Added: Siddharth Callison - Date: 10.10.2021 17:43 - Views: 48958 - Clicks: 959
L upita is in her 30s and works as a laundry maid in several houses in Mexico City.
She can still remember the first time she saw a girl taken from her home village. She was 11 years old. Lupita was 20 when five men drove into the small community near Dos Bocas, outside the port of Veracruz. They wanted to know where the pretty one was, the girl with freckles. We all knew who that was. They took her and she was still holding her doll under her arm when they lifted her into the van like a bag of apples.
This was more than 12 years ago. We never heard from her again. The girl's name was Ruth, Lupita tells me. Then we heard it had happened in other villages. So we dug holes in the ground and if we heard there were narcos around, we'd tell the girls to go to their holes and be very quiet for an hour or so until the men left. The lists compiled by government agencies and NGOs for missing girls in Mexico read like this:. Karen Juarez Fuentes, Disappeared going to school in Acapulco.
Brown skin. Brown hair. Brown eyes. Ixel Rivas Morena, Lost in Xalapa. Light brown hair. Light brown skin. Oval face. Left ear lobe torn. Dark brown hair. No more data. They go on and on. Those statistics tend to refer to victims who have been kidnapped for ransom, as people are more likely to report the crime when money is demanded.
But there is another kind of kidnapping that goes unreported. When a girl is robada — which literally means stolen — she is taken off the street, on her way to school, leaving the movies, or even stolen out of her own house.
No ransom is asked for. Her body is all the criminals want. The drug cartels know they can sell a bag of drugs only once, but they can prostitute a young woman many times in a single day. To avoid the traffickers, families are now taking to extreme measures. Some women hide in secret shelters and homes, the buildings disguised from the outside to look like shopfronts.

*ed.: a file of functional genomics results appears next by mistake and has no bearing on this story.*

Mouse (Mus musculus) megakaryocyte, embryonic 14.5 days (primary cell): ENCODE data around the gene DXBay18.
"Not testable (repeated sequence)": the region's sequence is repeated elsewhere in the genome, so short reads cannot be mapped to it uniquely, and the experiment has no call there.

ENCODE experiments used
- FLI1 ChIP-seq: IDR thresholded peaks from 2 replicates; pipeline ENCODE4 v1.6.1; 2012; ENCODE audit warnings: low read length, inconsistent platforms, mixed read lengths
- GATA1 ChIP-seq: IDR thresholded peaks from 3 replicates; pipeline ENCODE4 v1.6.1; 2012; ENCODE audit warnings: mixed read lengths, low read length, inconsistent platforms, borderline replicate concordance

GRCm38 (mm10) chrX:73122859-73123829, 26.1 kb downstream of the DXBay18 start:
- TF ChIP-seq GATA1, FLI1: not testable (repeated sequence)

Many poor farming families have secret places in their shacks where they can hide their sisters and daughters from the constant raids from drug traffickers. A woman who sells beaded necklaces on a beach in Acapulco tells me how her parents created a small crawl space between the wall and the refrigerator where she would be sent to hide if they heard that there were drug traffickers roaming around in their SUVs or on motorcycles.
Nobody lives in that village any more. Another way to avoid the narcos' attention is by being unattractive. Over and over again I hear mothers explain that they don't let their daughters dress up or wear make-up and perfume. Some mothers from rural areas, who I meet at marches and protests in Mexico City, even make their daughters "ugly" by cutting their hair and making them dress like boys. And I don't know if she willingly ran away with a man, she was wanting to be loved, or was stolen, robada. I don't know. She went to school in the morning and never came home.
In one town in the south of the country I visit a 17th-century convent that has been established by one of the few groups in the country that secretly works to help women leave dangerous situations. Here, the nuns, all over the age of 75, have 20 women and their children hiding in a basement to escape their husbands and boyfriends. I ask the nuns what would happen if one of the women's husbands or boyfriends should appear on their doorstep with their gang, carrying AKs under their arms. The nuns tell me, without hesitation, that they would stand together and create a wall with their bodies and die for the women and children they protect.
At the convent there is a slim, brown-haired woman who is 18 years old.
Maria has been living with the nuns for more than a year. Her husband first saw her at a party. If you turn these men down, then they steal you. There is no saying no. A woman cannot say no. I finally left the bathroom and there he was. He raped me for days. Maria explains how, after a few days, she managed to crawl through a window while the man was asleep and make it back to her family home.